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Bigby's Resilience?

posted by GdaTyler on - Viewed by 870 users
Just what is his limit? According to the end of Episode 3, he is becoming more vulnerable each time he gets shot. It seems he can take hits in fights, but not repeated gunshots to his body. Did the silver bullet play a role in the doctor's diagnosis of Bigby? One last thing, in the comics how many near death experiences did he have, or was he pretty unbreakable there as well?
15 Comments
  • His limit is approximately equivalent to how many times the Tweedle brothers can fire from a shotgun without reloading.

    Which is to say, he is powered by plot and only plot will take him down.
  • That's a complicated question. All Fables are unnaturally durable. In the comics, Snow recovers from a gunshot wound to the head, Jack survives being blown up in a car and burned to a crisp, and Frau Totenkinder - the Witch - was burned to ASH. All three made complete recoveries, Snow over a few years, Jack over a few months, both with modern medical assistance, and Totenkinder over an ambiguous timespan during which Snow White and Rose Red nursed her back to health in her cabin. The prevailing theory is that their regenerative powers are in proportion to the popularity of their fairytales as told in the "mundy" world, but it's not conclusive.

    Now, The Big Bad Wolf is not only a very popular trope, Bigby himself is also a werewolf, and one of the staples of werewolf lore is regenerative powers. A few drops of his blood has turned mundies into werewolves themselves, enabling them to survive explosions and being buried under tons of rubble. And add to that that he is the son of a god, and has even more dormant shape-shifting powers, which may or may not play a role.

    In the conventional sense, he should be very nearly immortal, specifically barring fire and silver, as those are weaknesses imposed by being a werewolf. It's also stated that he heals much faster in his complete - as in with four legs and a tail - wolf form than otherwise. Early on in the comic, he is shot repeatedly in the head and body with a machine gun in that form, and while it temporarily incapacitates him, he's up and about shortly afterwards and perfectly fine within less than a day.

    He has yet to be shot with a silver bullet in the comics, though, or burnt. It's never been covered exactly what either would do to him besides actually having a chance of killing him. Based on his normal healing rate and general toughness, I'd say that yes, the bullet is the main reason for Swineheart's diagnosis.

    On the other hand, I highly doubt that Swineheart actually knows enough about Bigby's biology to be very confident about the specifics, and his statement could just as well be referring to Bigby putting himself in more and more danger - from receiving a single gunshot wound to a dozen, PLUS the silver bullet - as Bigby's body actually being at its limit. My understanding is that the silver bullet could have killed Bigby, but didn't because of the placement, and Swineheart is warning him that he likely won't be so lucky a second time.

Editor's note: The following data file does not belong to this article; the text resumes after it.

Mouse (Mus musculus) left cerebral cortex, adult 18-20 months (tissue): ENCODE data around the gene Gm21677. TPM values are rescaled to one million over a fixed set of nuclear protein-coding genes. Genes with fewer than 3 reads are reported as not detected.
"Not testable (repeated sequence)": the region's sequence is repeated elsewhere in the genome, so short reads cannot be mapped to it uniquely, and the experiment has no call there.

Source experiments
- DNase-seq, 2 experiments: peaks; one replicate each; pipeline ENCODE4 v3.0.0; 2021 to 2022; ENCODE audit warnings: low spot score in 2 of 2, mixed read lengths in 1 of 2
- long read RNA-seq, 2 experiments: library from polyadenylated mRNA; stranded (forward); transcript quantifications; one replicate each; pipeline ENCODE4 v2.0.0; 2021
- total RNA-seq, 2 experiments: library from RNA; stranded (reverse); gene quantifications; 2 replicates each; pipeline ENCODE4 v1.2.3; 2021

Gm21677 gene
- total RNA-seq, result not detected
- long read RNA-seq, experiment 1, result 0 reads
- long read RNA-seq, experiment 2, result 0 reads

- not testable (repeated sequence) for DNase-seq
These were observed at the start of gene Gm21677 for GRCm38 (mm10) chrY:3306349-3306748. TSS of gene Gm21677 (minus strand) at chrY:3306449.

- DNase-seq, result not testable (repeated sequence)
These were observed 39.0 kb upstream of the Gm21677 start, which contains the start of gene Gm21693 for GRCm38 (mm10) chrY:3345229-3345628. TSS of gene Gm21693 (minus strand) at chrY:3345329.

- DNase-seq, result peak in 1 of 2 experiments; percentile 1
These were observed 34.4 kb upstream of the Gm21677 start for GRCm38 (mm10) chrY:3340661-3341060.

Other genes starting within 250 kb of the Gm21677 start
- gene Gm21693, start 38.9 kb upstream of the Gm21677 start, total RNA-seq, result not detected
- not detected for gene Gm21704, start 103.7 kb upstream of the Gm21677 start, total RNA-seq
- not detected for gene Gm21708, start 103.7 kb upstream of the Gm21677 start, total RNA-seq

• That was a very comprehensive answer. Thanks. :)
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      Moowtje72 BANNED
      Ain't nobody got time for that.
    • Wolf Haven and Goldie Locks....
      • I assume you mean Wolves in the Heartland? In that case, Bigby was in control the whole time there. The only thing that comes to mind was that explosion. But Bigby was able to blow the fire away.

        As with Goldilocks, I don't see how she could have prevailed. Even if Snow hand't interfered, how many bullets did she had? How much time was needed to set Bigby completely on fire? Bigby only needed one second of consciousness to blow the leaves surrounding him away, forcing her to start all over again.
        • Nobody said he was in actual danger in Werewolves of the Heartland. The point is that based on what we know, fire and silver COULD kill him while ordinary gunshots definitely can't.

          I think we can safely assume that Goldilocks stocked up on ammunition, but her likelihood of success with or without Snow's intervention is irrelevant. What matters is that she had a machine gun with plenty of ammo, but forewent any attempt to shoot him to death in favor of using it to keep him pacified while she tried to built a fire to burn him, implying that fire is much more physically dangerous to him than any amount of lead bullets.
  • To be honest , I was surprised by the amount of times Bigby was "brought down" in the comics when I first read them
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